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Making Time for Team Building Relationships

Aug 17, 2007
Whatever else you are doing - STOP! - whenever you engage with someone in conversation. Ignore pagers. Put off interruptions. At the very least make sure that you 'honour' the space that you have when you are in any sort of one-to-one with someone else.

If you have ever been in conversation with someone who was being continually interrupted, how did you feel? I guess you felt pretty devalued by their lack of focus on you, what you were saying and the issues you were discussing. In the busy lives we lead it is so difficult not to get disturbed. Here are some incidences of what you might look out for and beneath, some ideas on how you can do it differently:-

- Letting the phone take priority
- Having poor boundaries such that others disturb you whatever you would wish for
- Letting your boss do this to you
- Having an 'always open door' policy
- Not apologising and getting back to people if it is that urgent you must be disturbed
- Failing to keep appointments for one-to-ones
- Being distracted (checking e-mails when on the phone is typical)
- Talking too much
- Raising your own issues rather than listening fully to others

There are more!

What you can do to resolve this:-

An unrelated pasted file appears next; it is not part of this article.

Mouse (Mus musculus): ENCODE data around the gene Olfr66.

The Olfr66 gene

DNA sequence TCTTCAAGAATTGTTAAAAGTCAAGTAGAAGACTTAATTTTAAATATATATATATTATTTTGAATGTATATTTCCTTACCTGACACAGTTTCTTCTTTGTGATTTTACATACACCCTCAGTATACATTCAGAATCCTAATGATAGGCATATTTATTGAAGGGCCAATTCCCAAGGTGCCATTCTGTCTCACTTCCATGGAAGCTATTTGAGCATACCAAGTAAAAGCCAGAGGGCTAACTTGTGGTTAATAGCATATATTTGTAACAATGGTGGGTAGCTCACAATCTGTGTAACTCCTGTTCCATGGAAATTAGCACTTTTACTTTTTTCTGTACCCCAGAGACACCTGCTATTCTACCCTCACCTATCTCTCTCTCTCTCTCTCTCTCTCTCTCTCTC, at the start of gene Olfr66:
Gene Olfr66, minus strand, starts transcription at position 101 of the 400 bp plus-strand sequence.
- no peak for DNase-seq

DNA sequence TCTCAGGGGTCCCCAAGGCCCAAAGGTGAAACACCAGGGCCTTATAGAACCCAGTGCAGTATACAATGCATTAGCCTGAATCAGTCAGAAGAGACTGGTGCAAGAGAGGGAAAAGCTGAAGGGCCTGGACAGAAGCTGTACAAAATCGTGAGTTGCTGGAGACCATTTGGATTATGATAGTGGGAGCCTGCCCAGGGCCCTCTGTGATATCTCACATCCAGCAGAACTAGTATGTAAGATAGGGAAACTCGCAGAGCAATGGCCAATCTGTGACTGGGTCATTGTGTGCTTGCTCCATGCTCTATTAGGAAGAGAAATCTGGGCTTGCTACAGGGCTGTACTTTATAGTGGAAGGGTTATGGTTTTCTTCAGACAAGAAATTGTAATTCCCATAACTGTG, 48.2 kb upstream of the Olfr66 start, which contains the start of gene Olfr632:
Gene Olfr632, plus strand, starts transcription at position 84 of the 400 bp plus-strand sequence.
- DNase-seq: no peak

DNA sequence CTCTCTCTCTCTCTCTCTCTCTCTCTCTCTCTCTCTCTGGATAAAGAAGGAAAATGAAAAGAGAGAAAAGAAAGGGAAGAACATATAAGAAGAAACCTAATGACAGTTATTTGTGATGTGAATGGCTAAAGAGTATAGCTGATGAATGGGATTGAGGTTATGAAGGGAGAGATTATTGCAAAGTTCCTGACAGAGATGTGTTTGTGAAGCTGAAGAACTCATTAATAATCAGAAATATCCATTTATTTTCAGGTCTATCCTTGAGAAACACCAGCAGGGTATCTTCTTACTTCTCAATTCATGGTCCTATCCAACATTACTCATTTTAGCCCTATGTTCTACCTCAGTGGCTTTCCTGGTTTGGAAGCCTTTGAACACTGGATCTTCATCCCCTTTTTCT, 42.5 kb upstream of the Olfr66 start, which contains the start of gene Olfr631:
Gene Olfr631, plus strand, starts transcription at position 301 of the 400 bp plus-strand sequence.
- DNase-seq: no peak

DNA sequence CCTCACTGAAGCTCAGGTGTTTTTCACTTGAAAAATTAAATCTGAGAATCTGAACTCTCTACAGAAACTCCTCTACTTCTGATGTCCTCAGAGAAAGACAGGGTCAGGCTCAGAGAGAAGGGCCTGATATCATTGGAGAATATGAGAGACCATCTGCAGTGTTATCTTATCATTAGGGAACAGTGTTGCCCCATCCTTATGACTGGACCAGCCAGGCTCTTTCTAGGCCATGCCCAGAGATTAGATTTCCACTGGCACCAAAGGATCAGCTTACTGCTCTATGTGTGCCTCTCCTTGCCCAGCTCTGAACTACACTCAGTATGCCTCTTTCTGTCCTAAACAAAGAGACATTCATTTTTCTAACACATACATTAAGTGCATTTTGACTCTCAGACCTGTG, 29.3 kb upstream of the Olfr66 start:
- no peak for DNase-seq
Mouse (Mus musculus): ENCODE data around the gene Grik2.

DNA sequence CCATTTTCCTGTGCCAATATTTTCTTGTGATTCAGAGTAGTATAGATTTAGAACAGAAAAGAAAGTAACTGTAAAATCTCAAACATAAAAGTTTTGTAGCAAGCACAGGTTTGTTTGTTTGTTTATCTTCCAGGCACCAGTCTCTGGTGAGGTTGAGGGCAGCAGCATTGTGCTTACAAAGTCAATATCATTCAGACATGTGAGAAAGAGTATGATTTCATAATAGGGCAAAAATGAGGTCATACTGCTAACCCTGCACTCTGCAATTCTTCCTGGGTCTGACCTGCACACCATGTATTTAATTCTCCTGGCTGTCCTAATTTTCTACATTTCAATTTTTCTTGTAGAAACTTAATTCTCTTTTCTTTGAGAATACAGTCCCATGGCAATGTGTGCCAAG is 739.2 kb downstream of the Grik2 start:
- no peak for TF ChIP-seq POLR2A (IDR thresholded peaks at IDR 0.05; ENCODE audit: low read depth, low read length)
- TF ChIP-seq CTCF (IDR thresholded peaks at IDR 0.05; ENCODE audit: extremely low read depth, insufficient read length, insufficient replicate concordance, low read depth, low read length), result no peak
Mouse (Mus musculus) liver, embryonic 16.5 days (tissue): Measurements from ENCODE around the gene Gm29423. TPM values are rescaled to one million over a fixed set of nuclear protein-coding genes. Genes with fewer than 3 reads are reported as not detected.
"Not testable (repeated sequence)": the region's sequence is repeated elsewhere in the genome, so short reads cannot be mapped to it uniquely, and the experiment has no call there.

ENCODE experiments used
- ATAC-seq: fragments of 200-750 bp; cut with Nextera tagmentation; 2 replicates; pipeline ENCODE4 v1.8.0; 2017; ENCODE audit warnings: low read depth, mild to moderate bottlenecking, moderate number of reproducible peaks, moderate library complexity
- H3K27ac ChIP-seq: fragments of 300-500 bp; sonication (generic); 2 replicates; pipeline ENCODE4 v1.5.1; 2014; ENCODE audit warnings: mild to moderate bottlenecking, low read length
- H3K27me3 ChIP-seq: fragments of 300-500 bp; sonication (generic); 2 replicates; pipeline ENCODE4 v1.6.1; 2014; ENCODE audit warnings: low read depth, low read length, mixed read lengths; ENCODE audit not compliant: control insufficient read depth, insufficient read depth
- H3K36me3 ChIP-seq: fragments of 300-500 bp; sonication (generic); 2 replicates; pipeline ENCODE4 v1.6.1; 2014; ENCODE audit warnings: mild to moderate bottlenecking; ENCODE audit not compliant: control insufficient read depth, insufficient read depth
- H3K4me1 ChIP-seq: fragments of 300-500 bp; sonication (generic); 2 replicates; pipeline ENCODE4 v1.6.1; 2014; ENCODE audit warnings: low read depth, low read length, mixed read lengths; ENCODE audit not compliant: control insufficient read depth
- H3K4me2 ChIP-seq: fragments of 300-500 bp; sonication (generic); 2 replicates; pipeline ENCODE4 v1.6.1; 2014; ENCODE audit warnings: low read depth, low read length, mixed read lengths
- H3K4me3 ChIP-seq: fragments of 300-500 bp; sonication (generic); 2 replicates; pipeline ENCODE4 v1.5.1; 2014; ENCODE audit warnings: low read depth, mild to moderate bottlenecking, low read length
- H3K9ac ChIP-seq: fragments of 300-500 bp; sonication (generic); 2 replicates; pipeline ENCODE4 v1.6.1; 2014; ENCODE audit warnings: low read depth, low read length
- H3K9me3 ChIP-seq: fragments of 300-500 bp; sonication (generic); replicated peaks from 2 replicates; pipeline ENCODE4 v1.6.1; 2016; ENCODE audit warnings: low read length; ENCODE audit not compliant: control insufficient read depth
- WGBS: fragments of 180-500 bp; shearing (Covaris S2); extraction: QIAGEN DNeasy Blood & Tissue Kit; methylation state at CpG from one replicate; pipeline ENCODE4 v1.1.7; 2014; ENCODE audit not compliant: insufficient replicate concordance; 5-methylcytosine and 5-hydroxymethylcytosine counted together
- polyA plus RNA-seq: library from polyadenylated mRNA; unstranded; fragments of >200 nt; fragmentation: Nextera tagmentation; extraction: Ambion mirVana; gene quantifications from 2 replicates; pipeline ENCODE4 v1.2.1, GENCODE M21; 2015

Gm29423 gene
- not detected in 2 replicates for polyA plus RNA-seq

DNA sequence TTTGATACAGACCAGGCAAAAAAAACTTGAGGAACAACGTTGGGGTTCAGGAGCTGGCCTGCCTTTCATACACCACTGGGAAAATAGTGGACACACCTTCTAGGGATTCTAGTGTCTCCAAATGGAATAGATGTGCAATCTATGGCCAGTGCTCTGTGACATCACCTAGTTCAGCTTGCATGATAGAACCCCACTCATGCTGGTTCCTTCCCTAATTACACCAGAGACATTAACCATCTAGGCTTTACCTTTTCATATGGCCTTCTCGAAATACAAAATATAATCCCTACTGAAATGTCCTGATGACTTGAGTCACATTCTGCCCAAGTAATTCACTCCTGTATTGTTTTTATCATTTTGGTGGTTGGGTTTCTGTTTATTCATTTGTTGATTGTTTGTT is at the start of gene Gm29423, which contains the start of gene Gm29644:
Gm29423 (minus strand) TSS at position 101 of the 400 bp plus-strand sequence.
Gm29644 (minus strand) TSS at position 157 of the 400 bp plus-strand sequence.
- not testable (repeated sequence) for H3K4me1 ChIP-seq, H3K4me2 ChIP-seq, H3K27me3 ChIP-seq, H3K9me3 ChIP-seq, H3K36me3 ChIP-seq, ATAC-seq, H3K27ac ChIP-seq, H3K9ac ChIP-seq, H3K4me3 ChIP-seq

1. Set standards where interruptees know they must not interrupt you in such circumstances

2. Fully focus on the other person

3. Find times to talk when you are less likely to be disturbed

4. Don't start a conversation when under time pressure and scoot off before completion (conversely, learn tactics to 'escape' when cornered by especially verbose individuals - just do it nicely!)

5. Close your door and mean it when you want focused one-to-one meetings

6. Have calls held when you are 'people' busy

7. Clear your desk and switch off computer screens

8. If senior management appear unexpectedly, give them feedback to avoid recurrence. Maintain commitments to your people.

9. Follow through on commitments you make

10. Show how you value people by acknowledging the contribution they make

11. Be consistent

The time invested in making people feel valued will make for great team spirit amongst your people and show yourself as a fine leader worthy of excellent followers!

The rewards will be immeasurable over time.
About the Author
2006 Martin Haworth is a Business and Management Coach. He has hundreds more tips at his website, Coaching Businesses to Success.
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